164 BC – Judas Maccabaeus restored the Temple in Jerusalem, an event commemorated each year by the festival of Hanukkah.
235 – Pope Anterus succeeded Pontian as the nineteenth pope.
1272 – Prince Edward became King of England.
1694 Voltaire, French philosopher, was born (d. 1778).
1787 Samuel Cunard, Canadian-born shipping magnate, was born (d. 1865).
1789 – North Carolina ratified the United States Constitution and is admitted as the 12th U.S. state.
1791 – Colonel Napoléon Bonaparte was promoted to full general and appointed Commander-in-Chief of the Armies of the French Republic.
1894 – Port Arthur massacre: Port Arthur, Manchuria fell to the Japanese, a decisive victory of the First Sino-Japanese War.
1897 – Mollie Steimer, Russian-American activist, was born (d. 1980).
1905 – Albert Einstein’s paper, Does the Inertia of a Body Depend Upon Its Energy Content?, was published in the journal “Annalen der Physik”. This paper revealed the relationship between energy and mass which led to the mass–energy equivalence formula E = mc².
1910 – Sailors onboard Brazil’s most powerful military units, including the brand-new warships Minas Geraes, São Paulo, and Bahia, violently rebelled in what is now known as the Revolta da Chibata (Revolt of the Whip).
1916 – World War I: A mine exploded and sank HMHS Britannic in the Aegean Sea, killing 30 people.
1918 – Flag of Estonia, previously used by pro-independence activists, is formally adopted as national flag of the Republic of Estonia.
1920 – Irish War of Independence: In Dublin, 31 people were killed in what became known as “Bloody Sunday“.
1922 – Rebecca Latimer Felton of Georgia took the oath of office, becoming the first female United States Senator.
1927 – Columbine Mine Massacre: Striking coal miners were allegedly attacked with machine guns by a detachment of state police dressed in civilian clothes.
1929 – Marilyn French, American author and academic, was born (d. 2009).
1932 – Beryl Bainbridge, English author and screenwriter, was born (d. 2010).
1936 Victor Chang, Australian physician, was born.
1941 Juliet Mills, British actress, was born.
1942 – The completion of the Alaska Highway (also known as the Alcan Highway) was celebrated (however, it was not usable by general vehicles until 1943).
1945 Goldie Hawn, American actress, was born.
1948 George Zimmer, American entrepreneur, was born.
1964 – The Verrazano-Narrows Bridge opened to traffic.
1964 – Second Vatican Council: The third session of the Roman Catholic Church’s ecumenical council closed.
1969 – U.S. President Richard Nixon and Japanese Premier Eisaku Sato agreed on the return of Okinawa to Japanese control in 1972.
1969 – The first permanent ARPANET link is established between UCLA and SRI.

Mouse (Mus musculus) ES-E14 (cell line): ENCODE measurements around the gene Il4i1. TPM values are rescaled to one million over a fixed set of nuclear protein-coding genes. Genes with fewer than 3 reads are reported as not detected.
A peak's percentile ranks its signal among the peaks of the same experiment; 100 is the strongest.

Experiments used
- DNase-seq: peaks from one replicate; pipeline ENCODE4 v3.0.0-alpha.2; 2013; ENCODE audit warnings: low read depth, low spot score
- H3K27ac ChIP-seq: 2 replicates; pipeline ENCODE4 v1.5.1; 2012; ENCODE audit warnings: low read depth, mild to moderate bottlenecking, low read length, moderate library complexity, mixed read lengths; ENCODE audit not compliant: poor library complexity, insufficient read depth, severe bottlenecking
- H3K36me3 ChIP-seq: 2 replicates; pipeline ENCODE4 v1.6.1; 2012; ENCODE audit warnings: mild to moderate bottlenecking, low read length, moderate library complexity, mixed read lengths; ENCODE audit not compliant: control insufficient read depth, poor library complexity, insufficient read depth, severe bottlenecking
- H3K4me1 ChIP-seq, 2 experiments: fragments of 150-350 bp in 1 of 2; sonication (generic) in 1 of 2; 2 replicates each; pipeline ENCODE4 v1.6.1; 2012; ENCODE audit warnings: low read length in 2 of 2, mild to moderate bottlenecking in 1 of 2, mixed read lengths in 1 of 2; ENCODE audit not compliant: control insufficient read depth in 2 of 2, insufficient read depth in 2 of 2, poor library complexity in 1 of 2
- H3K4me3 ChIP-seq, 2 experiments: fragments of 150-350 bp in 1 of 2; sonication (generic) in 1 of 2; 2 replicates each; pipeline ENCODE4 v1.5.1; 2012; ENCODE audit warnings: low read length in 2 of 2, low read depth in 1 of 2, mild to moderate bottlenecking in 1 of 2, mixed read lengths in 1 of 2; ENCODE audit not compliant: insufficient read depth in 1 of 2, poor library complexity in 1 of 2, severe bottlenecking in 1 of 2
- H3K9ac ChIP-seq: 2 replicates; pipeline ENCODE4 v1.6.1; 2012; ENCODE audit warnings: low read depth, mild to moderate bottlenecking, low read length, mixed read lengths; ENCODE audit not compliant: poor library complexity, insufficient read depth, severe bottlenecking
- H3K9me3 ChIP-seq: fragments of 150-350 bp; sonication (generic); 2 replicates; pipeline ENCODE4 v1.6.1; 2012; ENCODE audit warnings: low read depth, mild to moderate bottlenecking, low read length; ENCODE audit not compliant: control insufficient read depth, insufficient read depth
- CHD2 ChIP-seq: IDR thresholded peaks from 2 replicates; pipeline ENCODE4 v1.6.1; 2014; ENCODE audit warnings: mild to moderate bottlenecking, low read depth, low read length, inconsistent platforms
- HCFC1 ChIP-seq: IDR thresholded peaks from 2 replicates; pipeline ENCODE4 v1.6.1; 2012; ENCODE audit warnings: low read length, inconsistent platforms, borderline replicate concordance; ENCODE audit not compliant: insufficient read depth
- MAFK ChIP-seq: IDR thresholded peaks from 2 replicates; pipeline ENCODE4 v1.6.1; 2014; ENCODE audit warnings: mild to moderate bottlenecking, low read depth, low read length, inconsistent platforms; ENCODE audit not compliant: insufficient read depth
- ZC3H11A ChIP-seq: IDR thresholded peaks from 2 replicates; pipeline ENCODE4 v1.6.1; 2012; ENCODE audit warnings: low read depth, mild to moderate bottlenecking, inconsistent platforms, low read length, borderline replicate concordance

1970 – Vietnam War: Operation Ivory Coast – A joint Air Force and Army team raided the Son Tay prison camp in an attempt to free American prisoners of war thought to be held there.
1974 – The Birmingham Pub Bombings killed 21 people.
1977 – Minister of Internal Affairs Allan Highet announced that ‘the national anthems of New Zealand would be the traditional anthem “God Save the Queen” and the poem “God Defend New Zealand“, written by Thomas Bracken, as set to music by John Joseph Woods, both being of equal status as national anthems appropriate to the occasion.
1979 – The United States Embassy in Islamabad, was attacked by a mob and set on fire, killing four.
1980 – A fire broke out at the MGM Grand Hotel in Paradise, Nevada (now Bally’s Las Vegas). 87 people were killed and more than 650 injured in the worst disaster in Nevada history.
1980 – Lake Peigneur drained into an underlying salt deposit. A misplaced Texaco oil probe had been drilled into the Diamond Crystal Salt Mine, causing water to flow down into the mine, eroding the edges of the hole. The resulting whirlpool sucked the drilling platform, several barges, houses and trees thousands of feet down to the bottom of the dissolving salt deposit.
1985 – United States Navy intelligence analyst Jonathan Pollard was arrested for spying after being caught giving Israel classified information on Arab nations.
1986 – Iran-Contra Affair: National Security Council member Oliver Northand his secretary start to shred documents implicating them in the sale of weapons to Iran and channelling the proceeds to help fund the Contra rebels in Nicaragua.
1990 – The Charter of Paris for a New Europe refocused the efforts of theConference for Security and Co-operation in European post-Cold War issues.
1995 – The Dayton Peace Agreement was initialled ending three and a half years of war in Bosnia and Herzegovina.
1996 – A propane explosion at the Humberto Vidal shoe store and office building in San Juan, Puerto Rico killed 33.
2004 – The second round of the Ukrainian presidential election led to massive protests and controversy over the its integrity.
2004 – The island of Dominica was hit by the most destructive earthquake in its history.
2004 – The Paris Club agreed to write off 80% (up to $100 billion) of Iraq’s external debt.
2006 – Anti-Syrian Lebanese Minister and MP Pierre Gemayel was assassinated in suburban Beirut.
2009 – A mine explosion in Heilongjiang province, northeastern China, killed 108.
2012 – At least 28 people were wounded after a bomb was thrown onto a bus in Tel Aviv.
2013 – A supermarket roof collapsed in Riga, Zolitude, Latvia killing 54 people.
2014 – A stampede in Kwekwe, Zimbabwe caused by the police firing tear gas killed at least eleven people and injured 40 others.
2105 – The government of Belgium imposed a security lockdown on Brussels including the closure of shops, schools, public transportation, due to potential terrorist attacks.
Sourced from NZ History Online & Wikipedia